Who signs institutional checks?
December 11, 2009 1:34 AM   Subscribe

[Bureaucrat-filter]: Who signs checks that are issued by institutions? Who endorses checks that are deposited by institutions?

Let's say I work for Big State U. Because I don't use direct deposit, Big State U issues me a paycheck every two weeks. Whose signature is on the check? Is this a "real signature"-- that is, does the individual whose name is on the line hold any real legal liability, or is she just a stand-in for the institution? If the signature is "printed" on, is it pre-printed before the payee's name is printed?

When I, in turn, write out my check for tuition to Big State U, who deposits the check? Does that person actually have to sign on the back?

And if I want to find published information on check-writing, check-signing, and check-cashing procedures, where should I go? Do banks issue handbooks on this? Sorry, I'm clueless (and curious). Lots of questions here; thanks in advance for your answers.
posted by ms.codex to Work & Money (12 answers total) 4 users marked this as a favorite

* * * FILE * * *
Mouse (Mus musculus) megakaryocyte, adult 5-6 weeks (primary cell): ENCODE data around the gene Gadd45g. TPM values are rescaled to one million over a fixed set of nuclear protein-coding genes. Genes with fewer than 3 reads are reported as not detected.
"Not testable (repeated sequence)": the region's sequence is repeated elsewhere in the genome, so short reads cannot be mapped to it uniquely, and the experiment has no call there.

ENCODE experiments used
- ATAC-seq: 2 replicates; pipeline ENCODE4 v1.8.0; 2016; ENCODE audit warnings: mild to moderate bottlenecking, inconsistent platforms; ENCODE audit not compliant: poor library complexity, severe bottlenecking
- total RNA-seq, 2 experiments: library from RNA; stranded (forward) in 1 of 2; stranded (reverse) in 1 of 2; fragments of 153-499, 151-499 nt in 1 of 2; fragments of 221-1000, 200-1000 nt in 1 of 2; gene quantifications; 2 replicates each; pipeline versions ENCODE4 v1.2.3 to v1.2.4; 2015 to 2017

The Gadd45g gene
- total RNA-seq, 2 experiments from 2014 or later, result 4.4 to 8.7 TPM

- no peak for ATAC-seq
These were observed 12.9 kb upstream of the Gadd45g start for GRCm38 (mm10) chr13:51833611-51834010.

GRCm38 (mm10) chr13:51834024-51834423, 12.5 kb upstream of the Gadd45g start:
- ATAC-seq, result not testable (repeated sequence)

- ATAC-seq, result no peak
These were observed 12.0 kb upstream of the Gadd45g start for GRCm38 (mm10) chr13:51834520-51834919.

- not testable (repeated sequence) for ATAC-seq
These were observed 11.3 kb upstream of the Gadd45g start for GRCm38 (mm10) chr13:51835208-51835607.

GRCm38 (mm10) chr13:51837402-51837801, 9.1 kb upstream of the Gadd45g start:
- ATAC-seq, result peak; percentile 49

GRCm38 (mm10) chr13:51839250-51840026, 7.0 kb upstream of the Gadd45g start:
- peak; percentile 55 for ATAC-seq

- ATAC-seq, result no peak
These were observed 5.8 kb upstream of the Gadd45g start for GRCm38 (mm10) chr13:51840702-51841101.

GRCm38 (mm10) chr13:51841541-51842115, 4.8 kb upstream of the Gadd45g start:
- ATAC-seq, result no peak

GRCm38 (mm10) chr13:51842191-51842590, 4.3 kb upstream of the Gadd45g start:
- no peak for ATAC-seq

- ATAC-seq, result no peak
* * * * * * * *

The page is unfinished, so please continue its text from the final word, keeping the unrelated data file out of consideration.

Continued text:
The Cheques and Cheque Clearing corp has a lot of information about the history of cheques, how they evolved from bills of exchange.

In the UK, at least, the future of cheques is doubtful, as the payment system may be end of lifed.

To your specific questions:
  • does the individual whose name is on the line hold any real legal liability, or is she just a stand-in for the institution? -- typically he or she will be empowered to sign for the institution and, if operating in accordance with terms and conditions of their position, will be absolved of personal liability (e.g., endorse a cheque for valid business purposes, not a problem even if this purpose is disputed, write a cheque for personal use and there is a problem)